CRESCENT CITY – Sutter Health recently made national headlines when the Wall Street Journal reported that the California Attorney General’s Office is probing Del Norte’s sole hospital operator as part of “a broad investigation into whether growing consolidation among hospitals and doctor groups is pushing up the price of medical care ...”
“The probe, which has been under way for several months, is examining hospital systems’ reimbursement from the insurers ... The regulator appears to be focusing on whether the systems’ tie-ups with physicians, as well as ownership of hospitals, have given them the market power to boost prices in a way that violates antitrust law,” the Journal report states, attributing the information to anonymous sources “with knowledge of the matter.”
These sources told the Journal that Sacramento-based Sutter Health was on a short list of multi-billion-dollar, non-profit hospital operators that got subpoenas from the office of Attorney General Kamala D. Harris. The article mentions San Francisco-based Dignity Health, San Diego’s Scripps Health and Sharp HealthCare, Santa Barbara-based Cottage Health System, and additionally, major health insurers.
Locally, Sutter Coast Hospital has come under heavy fire this year after administrators and local volunteers on its Board of Directors agreed to dismantle a community-based governance structure and consolidate with the West Bay region, an umbrella heading for five hospitals and two doctor groups.
A contingent of local doctors opposed the business plan. The outcry has been considerable and legal sparring between Sutter Health and Del Norte’s public entities is under way.
Defenders of the corporate merger have said hospital-based doctor groups are important for physician recruitment, especially in places like Del Norte, where two such foundations are already employing much-needed specialists and primary care physicians.
Others say these groups skirt a state law banning corporate interests from cutting physician paychecks and in the process shaping patient care.
Nationwide nearly a quarter of all specialty physicians seeing hospital patients are now employed by the facility, more than four times the five percent in 2000. Among primary-care doctors who see patients in hospitals, the hospital-based share has doubled to about 40 percent in the same time frame, according to data cited by the Journal.
Statewide, scrutiny of Sutter Health’s model has increased since the corporation started consolidating its string of Northern California hospitals in 2008.
In a 2009 letter to then-Attorney General Jerry Brown, 13 California lawmakers, including State Assemblyman and North Coast congressional hopeful Jared Huffman, called for an investigation in to “allegations of misrepresenting hospital finances, economic and medical red-lining, abuse of non-profit status, anti-trust violations, questionable allocations of public assets and execution of contracts that may be in conflict with existing law.”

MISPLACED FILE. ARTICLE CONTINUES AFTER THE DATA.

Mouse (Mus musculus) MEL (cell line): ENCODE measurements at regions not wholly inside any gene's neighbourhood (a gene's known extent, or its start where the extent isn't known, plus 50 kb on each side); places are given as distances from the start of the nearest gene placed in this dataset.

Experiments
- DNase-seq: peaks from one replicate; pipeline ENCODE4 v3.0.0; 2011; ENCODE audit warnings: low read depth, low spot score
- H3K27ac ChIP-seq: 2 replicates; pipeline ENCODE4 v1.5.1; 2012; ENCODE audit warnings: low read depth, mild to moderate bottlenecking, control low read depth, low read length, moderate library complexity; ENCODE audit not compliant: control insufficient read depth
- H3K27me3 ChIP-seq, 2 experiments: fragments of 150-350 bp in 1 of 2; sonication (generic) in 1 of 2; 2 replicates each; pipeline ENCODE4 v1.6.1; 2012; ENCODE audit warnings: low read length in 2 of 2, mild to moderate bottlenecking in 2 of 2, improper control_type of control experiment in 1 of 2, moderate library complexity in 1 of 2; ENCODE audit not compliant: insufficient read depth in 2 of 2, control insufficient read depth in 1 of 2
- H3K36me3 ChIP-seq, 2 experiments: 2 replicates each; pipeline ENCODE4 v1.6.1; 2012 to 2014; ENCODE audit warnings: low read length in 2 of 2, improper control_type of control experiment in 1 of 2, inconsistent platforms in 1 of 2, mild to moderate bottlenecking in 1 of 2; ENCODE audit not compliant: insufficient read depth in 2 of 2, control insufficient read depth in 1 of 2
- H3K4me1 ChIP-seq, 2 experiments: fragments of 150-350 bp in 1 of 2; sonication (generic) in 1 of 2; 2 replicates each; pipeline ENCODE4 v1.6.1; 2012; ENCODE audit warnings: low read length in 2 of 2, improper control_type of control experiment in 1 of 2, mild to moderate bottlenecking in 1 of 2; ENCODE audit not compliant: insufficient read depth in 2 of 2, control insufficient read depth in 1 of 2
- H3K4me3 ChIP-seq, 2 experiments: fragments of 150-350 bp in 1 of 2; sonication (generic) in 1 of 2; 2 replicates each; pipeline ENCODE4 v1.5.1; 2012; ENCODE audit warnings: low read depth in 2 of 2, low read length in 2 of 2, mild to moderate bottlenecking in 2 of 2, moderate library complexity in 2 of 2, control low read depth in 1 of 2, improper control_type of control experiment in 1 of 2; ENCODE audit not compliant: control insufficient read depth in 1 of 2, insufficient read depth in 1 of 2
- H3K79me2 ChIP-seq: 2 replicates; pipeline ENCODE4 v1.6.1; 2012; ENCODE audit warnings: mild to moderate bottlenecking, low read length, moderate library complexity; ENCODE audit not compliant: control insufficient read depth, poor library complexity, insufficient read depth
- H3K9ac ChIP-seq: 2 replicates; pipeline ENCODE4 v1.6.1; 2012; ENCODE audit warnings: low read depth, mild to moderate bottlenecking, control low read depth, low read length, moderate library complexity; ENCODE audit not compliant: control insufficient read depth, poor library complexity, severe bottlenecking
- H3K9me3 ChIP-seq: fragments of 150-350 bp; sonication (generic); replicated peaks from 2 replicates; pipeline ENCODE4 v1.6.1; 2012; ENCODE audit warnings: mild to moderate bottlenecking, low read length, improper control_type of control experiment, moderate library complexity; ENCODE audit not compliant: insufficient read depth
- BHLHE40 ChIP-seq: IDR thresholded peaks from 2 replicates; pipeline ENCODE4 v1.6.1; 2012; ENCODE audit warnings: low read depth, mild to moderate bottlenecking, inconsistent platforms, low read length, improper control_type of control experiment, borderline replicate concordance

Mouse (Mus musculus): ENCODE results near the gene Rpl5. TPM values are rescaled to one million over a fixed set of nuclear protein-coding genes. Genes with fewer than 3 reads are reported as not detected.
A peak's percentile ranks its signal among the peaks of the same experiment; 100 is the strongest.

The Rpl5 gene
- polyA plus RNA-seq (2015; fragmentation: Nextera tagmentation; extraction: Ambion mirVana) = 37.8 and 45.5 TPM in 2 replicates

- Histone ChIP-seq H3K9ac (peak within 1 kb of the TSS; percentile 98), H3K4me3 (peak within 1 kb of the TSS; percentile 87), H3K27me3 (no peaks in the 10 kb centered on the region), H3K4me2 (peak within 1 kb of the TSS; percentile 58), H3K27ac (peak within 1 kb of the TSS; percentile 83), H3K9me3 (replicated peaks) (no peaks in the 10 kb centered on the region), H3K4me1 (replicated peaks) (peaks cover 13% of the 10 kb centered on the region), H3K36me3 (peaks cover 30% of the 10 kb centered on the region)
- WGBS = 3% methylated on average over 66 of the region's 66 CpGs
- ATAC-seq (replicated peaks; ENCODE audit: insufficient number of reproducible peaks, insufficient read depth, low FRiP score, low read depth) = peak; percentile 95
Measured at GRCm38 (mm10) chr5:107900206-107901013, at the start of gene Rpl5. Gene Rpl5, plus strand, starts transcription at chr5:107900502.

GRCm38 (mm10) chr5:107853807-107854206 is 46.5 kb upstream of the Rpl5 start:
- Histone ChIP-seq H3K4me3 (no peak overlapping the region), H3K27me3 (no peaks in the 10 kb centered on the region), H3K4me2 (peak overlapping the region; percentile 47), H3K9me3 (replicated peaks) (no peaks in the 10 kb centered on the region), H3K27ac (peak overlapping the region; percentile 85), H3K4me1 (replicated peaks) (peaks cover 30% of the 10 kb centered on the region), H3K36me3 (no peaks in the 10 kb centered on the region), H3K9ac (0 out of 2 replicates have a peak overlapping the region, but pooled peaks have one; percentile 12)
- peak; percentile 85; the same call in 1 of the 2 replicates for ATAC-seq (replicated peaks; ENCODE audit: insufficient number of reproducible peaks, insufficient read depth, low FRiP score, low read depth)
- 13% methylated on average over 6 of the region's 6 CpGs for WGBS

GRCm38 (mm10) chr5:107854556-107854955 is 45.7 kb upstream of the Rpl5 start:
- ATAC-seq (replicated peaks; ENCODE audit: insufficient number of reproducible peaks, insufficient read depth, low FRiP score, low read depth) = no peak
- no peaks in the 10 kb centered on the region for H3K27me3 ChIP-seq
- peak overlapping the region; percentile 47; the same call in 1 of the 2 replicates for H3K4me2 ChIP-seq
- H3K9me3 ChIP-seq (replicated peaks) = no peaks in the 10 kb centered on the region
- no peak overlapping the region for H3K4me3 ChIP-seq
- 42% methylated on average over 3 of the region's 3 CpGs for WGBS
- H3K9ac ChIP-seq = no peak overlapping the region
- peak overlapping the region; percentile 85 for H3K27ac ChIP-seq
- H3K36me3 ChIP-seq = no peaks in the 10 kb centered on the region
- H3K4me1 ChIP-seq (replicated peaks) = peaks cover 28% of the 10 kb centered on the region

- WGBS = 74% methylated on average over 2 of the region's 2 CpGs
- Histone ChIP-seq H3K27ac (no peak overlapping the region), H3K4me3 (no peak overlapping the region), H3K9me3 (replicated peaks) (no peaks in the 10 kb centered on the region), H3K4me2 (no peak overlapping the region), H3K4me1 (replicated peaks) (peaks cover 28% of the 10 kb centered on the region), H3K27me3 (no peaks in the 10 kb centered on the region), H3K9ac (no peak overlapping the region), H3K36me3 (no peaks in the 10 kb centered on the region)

State attorneys general can use federal antitrust law to challenge acquisitions or behavior that they consider anti-competitive, including already-done deals as late as four years down the road, this week’s Journal article notes. However, in 2000 a federal judge rebuffed a previous California attorney general’s effort to block Sutter from acquiring a financially strapped Oakland hospital on antitrust grounds.
Local doctors opposed to Sutter Coast’s consolidated governance plan have cited the hospital’s comparatively high prices as part of the mounting reasons to look elsewhere for management, a proposed divestiture the Del Norte County Board of Supervisors has asked the hospital’s local board of directors to address.
At a July public meeting, Sutter Coast Hospital CEO Eugene Suksi told attendees: “Sutter Health is going to be consolidating a lot of their support services so they can reduce costs and reduce charges, the costs to access care,” adding that this was already well under way, independent of the potential merger called “regionalization.”
He brought a couple of explanatory hand-outs to the town hall meeting, one entitled “Consolidation reduces Cost.”
Meanwhile some research suggests that mergers drive up health-care consumer prices.
A 2010 study published in the journal Health Affairs said concentration among health-care providers in California had led to “a definite shift in negotiating strength toward providers, resulting in higher payment rates and premiums.”
An evaluation of the Health Affairs study funded by the American Hospital Association said it was flawed because it relied on “anecdotal observations” and didn’t adequately examine such factors as consumer preference that could lead to differences in hospital reimbursement, the Journal writes.
The local hospital’s chief staff has lately disseminated thousands of copies of a “fact sheet” he penned in opposition to corporate consolidation.
In it, orthopedic surgeon Dr. Greg Duncan writes that “Sutter Coast’s charges have always been much higher than those at surrounding facilities. Sutter Coast charges over $3,330 for a knew MRI scan, which is three times the cost of the same test in Medford, Ore.”
As for the attorney general’s investigation into anti-trust breaches, a spokesperson for Sutter Health told the Journal it generally comments “only on matters of public record” and, when asked about investigations, “defers to the regulatory party.”